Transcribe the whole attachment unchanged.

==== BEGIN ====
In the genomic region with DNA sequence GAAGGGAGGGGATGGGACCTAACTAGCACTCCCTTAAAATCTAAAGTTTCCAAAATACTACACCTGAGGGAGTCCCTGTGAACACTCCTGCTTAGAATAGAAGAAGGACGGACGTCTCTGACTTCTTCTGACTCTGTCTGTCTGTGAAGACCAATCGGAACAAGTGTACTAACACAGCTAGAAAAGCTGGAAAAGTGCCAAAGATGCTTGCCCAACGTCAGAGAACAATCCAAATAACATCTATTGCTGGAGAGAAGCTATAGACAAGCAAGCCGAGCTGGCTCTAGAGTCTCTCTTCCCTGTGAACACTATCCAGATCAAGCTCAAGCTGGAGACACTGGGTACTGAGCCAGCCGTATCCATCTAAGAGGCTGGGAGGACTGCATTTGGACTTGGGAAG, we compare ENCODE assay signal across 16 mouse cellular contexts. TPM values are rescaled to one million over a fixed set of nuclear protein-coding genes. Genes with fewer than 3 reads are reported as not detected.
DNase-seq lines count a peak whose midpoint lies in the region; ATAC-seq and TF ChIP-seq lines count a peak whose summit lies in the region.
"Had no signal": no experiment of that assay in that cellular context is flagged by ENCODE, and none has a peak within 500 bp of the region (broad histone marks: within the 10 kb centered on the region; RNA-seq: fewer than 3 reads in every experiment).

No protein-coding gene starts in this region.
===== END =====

In the genomic region with DNA sequence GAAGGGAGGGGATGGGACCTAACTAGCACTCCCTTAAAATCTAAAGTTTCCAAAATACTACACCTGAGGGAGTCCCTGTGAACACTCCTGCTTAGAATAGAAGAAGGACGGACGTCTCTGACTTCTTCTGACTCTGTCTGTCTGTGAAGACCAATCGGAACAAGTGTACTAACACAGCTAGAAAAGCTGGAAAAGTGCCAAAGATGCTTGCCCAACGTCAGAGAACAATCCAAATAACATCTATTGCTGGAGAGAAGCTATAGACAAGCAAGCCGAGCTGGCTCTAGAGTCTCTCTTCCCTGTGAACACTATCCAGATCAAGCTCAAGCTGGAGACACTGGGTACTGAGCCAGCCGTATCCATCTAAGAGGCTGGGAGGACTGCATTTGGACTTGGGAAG, we compare ENCODE assay signal across 16 mouse cellular contexts. TPM values are rescaled to one million over a fixed set of nuclear protein-coding genes. Genes with fewer than 3 reads are reported as not detected.
DNase-seq lines count a peak whose midpoint lies in the region; ATAC-seq and TF ChIP-seq lines count a peak whose summit lies in the region.
"Had no signal": no experiment of that assay in that cellular context is flagged by ENCODE, and none has a peak within 500 bp of the region (broad histone marks: within the 10 kb centered on the region; RNA-seq: fewer than 3 reads in every experiment).

No protein-coding gene starts in this region.